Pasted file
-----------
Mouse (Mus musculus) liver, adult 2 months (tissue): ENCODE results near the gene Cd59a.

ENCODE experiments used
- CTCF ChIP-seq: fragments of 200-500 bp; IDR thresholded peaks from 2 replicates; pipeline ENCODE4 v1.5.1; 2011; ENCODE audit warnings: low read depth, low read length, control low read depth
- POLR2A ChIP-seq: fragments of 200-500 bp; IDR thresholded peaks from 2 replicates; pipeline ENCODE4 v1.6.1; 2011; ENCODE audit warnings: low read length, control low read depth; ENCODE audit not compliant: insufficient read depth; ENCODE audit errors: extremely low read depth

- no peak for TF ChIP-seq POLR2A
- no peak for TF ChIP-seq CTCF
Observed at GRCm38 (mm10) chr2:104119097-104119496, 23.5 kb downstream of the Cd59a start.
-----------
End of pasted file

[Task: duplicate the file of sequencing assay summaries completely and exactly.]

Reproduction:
Mouse (Mus musculus) liver, adult 2 months (tissue): ENCODE results near the gene Cd59a.

ENCODE experiments used
- CTCF ChIP-seq: fragments of 200-500 bp; IDR thresholded peaks from 2 replicates; pipeline ENCODE4 v1.5.1; 2011; ENCODE audit warnings: low read depth, low read length, control low read depth
- POLR2A ChIP-seq: fragments of 200-500 bp; IDR thresholded peaks from 2 replicates; pipeline ENCODE4 v1.6.1; 2011; ENCODE audit warnings: low read length, control low read depth; ENCODE audit not compliant: insufficient read depth; ENCODE audit errors: extremely low read depth

- no peak for TF ChIP-seq POLR2A
- no peak for TF ChIP-seq CTCF
Observed at GRCm38 (mm10) chr2:104119097-104119496, 23.5 kb downstream of the Cd59a start.